Jacques Mattheij made a small, but awesome, mistake. He went on eBay one evening and bid on a bunch of bulk LEGO brick auctions, then went to sleep. Upon waking, he discovered that he was the high bidder on many, and was now the proud owner of two tons of LEGO bricks. (This is about 4400 pounds.) He wrote, "[L]esson 1: if you win almost all bids you are bidding too high."

Mattheij had noticed that bulk, unsorted bricks sell for something like €10/kilogram, whereas sets are roughly €40/kg and rare parts go for up to €100/kg. Much of the value of the bricks is in their sorting. If he could reduce the entropy of these bins of unsorted bricks, he could make a tidy profit. While many people do this work by hand, the problem is enormous—just the kind of challenge for a computer. Mattheij writes:

There are 38000+ shapes and there are 100+ possible shades of color (you can roughly tell how old someone is by asking them what lego colors they remember from their youth).

In the following months, Mattheij built a proof-of-concept sorting system using, of course, LEGO. He broke the problem down into a series of sub-problems (including "feeding LEGO reliably from a hopper is surprisingly hard," one of those facts of nature that will stymie even the best system design). After tinkering with the prototype at length, he expanded the system to a surprisingly complex system of conveyer belts (powered by a home treadmill), various pieces of cabinetry, and "copious quantities of crazy glue."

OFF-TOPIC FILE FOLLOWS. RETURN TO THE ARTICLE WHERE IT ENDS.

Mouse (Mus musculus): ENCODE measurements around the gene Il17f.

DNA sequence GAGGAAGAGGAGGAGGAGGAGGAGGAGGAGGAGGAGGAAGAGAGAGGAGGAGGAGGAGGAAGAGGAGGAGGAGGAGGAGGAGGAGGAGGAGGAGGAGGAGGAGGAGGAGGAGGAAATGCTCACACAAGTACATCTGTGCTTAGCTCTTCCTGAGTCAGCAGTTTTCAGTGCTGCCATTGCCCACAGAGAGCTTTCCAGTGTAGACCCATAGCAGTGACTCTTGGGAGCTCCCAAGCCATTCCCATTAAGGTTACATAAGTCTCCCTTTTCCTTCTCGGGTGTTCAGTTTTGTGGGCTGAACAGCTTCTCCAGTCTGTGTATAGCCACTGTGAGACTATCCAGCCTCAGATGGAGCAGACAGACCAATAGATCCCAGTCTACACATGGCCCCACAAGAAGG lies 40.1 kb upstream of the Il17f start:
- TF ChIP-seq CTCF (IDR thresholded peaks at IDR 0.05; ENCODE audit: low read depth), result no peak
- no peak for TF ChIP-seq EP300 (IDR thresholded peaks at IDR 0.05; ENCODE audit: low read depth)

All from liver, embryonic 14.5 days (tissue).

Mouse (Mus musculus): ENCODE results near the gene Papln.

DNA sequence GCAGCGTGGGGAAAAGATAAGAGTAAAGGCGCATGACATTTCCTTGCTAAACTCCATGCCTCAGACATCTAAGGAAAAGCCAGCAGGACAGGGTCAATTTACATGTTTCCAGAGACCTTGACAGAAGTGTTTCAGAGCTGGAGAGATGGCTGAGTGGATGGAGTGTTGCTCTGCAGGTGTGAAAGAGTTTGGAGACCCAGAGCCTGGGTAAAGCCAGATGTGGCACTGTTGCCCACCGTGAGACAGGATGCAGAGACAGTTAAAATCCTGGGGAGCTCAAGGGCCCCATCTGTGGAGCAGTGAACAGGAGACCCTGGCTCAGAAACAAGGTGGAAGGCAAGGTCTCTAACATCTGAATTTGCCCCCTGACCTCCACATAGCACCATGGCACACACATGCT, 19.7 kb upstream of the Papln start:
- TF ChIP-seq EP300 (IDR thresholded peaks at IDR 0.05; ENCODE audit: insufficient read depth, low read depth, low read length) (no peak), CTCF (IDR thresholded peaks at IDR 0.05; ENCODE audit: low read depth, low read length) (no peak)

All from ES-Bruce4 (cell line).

Here's a video showing the current system running at low speed:

The key part of the system was running the bricks past a camera paired with a computer running a neural net-based image classifier. That allows the computer (when sufficiently trained on brick images) to recognize bricks and thus categorize them by color, shape, or other parameters. Remember that as bricks pass by, they can be in any orientation, can be dirty, can even be stuck to other pieces. So having a flexible software system is key to recognizing—in a fraction of a second—what a given brick is, in order to sort it out. When a match is found, a jet of compressed air pops the piece off the conveyer belt and into a waiting bin.

After much experimentation, Mattheij rewrote the software (several times in fact) to accomplish a variety of basic tasks. At its core, the system takes images from a webcam and feeds them to a neural network to do the classification. Of course, the neural net needs to be "trained" by showing it lots of images, and telling it what those images represent. Mattheij's breakthrough was allowing the machine to effectively train itself, with guidance: Running pieces through allows the system to take its own photos, make a guess, and build on that guess. As long as Mattheij corrects the incorrect guesses, he ends up with a decent (and self-reinforcing) corpus of training data. As the machine continues running, it can rack up more training, allowing it to recognize a broad variety of pieces on the fly.